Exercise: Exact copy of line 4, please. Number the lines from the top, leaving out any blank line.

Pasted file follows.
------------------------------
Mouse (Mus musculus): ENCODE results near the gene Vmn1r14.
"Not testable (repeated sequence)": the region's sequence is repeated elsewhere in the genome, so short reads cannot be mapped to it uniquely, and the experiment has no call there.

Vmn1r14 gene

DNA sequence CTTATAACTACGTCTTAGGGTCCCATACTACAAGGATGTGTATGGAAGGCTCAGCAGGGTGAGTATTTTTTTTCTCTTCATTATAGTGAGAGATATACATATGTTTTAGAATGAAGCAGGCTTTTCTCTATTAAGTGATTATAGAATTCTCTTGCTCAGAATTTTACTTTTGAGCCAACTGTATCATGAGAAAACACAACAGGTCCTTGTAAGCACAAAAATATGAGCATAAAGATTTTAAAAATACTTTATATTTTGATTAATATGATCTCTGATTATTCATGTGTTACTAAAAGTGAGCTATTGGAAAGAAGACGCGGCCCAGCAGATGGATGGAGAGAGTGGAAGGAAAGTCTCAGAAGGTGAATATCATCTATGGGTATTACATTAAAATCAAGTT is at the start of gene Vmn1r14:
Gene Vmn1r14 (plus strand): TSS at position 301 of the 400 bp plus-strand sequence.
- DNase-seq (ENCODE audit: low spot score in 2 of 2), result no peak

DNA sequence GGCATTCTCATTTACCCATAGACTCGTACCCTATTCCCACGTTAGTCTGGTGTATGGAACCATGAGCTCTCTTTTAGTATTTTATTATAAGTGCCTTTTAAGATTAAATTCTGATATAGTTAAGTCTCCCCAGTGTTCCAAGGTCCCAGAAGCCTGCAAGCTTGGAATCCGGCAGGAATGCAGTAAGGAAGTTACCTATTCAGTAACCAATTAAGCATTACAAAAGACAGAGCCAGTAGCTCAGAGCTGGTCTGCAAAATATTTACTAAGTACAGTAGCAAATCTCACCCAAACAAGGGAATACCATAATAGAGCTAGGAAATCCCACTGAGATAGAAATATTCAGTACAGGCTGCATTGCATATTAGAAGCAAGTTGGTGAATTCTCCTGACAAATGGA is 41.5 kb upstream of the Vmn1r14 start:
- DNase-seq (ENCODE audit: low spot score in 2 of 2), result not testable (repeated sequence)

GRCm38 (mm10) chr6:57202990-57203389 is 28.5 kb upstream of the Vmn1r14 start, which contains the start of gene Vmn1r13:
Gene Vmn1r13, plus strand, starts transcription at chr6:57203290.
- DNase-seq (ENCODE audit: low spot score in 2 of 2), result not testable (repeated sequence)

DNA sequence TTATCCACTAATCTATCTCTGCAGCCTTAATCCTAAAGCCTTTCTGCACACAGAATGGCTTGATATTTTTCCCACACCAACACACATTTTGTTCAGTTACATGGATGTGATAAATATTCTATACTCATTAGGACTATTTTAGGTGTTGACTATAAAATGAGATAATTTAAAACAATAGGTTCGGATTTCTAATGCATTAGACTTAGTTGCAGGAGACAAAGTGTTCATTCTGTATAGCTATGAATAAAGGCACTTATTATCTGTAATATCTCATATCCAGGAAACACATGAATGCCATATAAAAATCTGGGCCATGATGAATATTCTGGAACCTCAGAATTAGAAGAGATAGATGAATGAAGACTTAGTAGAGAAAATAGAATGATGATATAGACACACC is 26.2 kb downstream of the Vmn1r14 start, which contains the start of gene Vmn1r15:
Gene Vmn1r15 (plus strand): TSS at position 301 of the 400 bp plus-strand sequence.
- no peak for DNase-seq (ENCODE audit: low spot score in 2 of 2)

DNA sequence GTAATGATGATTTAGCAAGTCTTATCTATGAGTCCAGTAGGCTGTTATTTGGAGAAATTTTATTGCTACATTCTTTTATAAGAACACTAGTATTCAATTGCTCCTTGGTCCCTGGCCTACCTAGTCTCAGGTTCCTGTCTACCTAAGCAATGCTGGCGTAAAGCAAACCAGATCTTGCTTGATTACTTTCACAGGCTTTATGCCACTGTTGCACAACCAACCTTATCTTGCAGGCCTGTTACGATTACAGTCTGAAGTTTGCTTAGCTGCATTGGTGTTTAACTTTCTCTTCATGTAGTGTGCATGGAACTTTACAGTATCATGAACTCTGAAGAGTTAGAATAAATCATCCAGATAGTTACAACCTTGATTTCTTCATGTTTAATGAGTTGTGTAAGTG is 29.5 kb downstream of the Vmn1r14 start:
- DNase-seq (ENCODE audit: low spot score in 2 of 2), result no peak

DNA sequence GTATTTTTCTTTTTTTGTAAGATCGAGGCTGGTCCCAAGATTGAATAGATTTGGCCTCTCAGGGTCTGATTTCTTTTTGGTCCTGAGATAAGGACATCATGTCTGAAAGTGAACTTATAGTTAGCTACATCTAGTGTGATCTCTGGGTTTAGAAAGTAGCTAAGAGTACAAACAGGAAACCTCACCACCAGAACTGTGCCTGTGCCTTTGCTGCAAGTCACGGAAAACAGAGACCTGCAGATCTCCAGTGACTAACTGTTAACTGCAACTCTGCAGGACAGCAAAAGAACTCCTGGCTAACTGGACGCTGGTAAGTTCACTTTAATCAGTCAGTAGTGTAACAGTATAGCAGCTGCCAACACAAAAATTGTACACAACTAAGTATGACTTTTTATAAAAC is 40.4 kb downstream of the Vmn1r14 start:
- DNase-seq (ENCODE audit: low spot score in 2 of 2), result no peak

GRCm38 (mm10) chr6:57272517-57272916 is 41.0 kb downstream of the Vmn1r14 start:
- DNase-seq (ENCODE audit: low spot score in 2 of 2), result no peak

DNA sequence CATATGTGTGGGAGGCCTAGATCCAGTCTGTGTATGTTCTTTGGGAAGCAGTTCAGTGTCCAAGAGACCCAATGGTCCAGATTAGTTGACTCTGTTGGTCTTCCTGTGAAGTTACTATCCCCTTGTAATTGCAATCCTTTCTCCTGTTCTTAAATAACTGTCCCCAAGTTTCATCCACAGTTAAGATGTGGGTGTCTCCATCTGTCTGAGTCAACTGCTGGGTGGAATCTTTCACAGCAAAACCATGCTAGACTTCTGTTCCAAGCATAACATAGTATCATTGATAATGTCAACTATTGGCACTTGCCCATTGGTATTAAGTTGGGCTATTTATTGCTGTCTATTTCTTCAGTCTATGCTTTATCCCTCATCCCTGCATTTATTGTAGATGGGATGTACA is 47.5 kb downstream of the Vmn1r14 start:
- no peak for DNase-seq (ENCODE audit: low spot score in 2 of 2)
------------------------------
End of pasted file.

DNA sequence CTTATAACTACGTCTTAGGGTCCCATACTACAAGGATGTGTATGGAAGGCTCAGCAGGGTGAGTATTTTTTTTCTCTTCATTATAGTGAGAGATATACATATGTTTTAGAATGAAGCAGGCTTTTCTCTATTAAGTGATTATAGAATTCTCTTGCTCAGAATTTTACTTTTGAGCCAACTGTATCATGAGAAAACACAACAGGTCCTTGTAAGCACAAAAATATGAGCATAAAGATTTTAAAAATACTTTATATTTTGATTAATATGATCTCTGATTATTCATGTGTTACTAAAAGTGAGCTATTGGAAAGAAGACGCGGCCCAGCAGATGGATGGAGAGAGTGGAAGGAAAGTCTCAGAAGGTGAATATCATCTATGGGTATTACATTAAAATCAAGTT is at the start of gene Vmn1r14: